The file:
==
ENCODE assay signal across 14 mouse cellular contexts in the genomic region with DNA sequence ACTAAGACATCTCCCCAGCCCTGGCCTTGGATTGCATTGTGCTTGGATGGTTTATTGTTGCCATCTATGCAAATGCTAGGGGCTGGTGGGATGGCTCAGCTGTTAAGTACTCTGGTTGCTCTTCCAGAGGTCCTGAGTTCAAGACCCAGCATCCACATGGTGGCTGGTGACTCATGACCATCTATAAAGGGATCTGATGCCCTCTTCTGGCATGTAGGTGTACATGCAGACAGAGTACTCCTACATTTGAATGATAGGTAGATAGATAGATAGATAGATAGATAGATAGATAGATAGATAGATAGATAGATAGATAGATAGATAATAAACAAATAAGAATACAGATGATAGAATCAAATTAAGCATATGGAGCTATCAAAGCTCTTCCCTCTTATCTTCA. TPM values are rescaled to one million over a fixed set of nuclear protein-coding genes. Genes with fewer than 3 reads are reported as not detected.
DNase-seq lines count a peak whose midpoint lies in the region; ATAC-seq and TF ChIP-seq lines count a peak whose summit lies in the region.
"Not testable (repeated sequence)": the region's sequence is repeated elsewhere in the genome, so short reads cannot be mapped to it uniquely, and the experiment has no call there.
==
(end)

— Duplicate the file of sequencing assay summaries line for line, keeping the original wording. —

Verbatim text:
ENCODE assay signal across 14 mouse cellular contexts in the genomic region with DNA sequence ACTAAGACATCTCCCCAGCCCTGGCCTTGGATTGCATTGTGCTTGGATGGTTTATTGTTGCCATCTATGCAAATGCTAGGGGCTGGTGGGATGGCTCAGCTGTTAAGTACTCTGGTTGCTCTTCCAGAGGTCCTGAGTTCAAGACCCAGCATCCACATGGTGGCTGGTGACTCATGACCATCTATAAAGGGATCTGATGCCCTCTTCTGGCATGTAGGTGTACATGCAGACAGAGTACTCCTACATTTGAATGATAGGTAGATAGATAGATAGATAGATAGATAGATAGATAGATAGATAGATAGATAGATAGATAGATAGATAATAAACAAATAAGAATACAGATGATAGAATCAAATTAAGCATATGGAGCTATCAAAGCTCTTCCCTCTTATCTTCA. TPM values are rescaled to one million over a fixed set of nuclear protein-coding genes. Genes with fewer than 3 reads are reported as not detected.
DNase-seq lines count a peak whose midpoint lies in the region; ATAC-seq and TF ChIP-seq lines count a peak whose summit lies in the region.
"Not testable (repeated sequence)": the region's sequence is repeated elsewhere in the genome, so short reads cannot be mapped to it uniquely, and the experiment has no call there.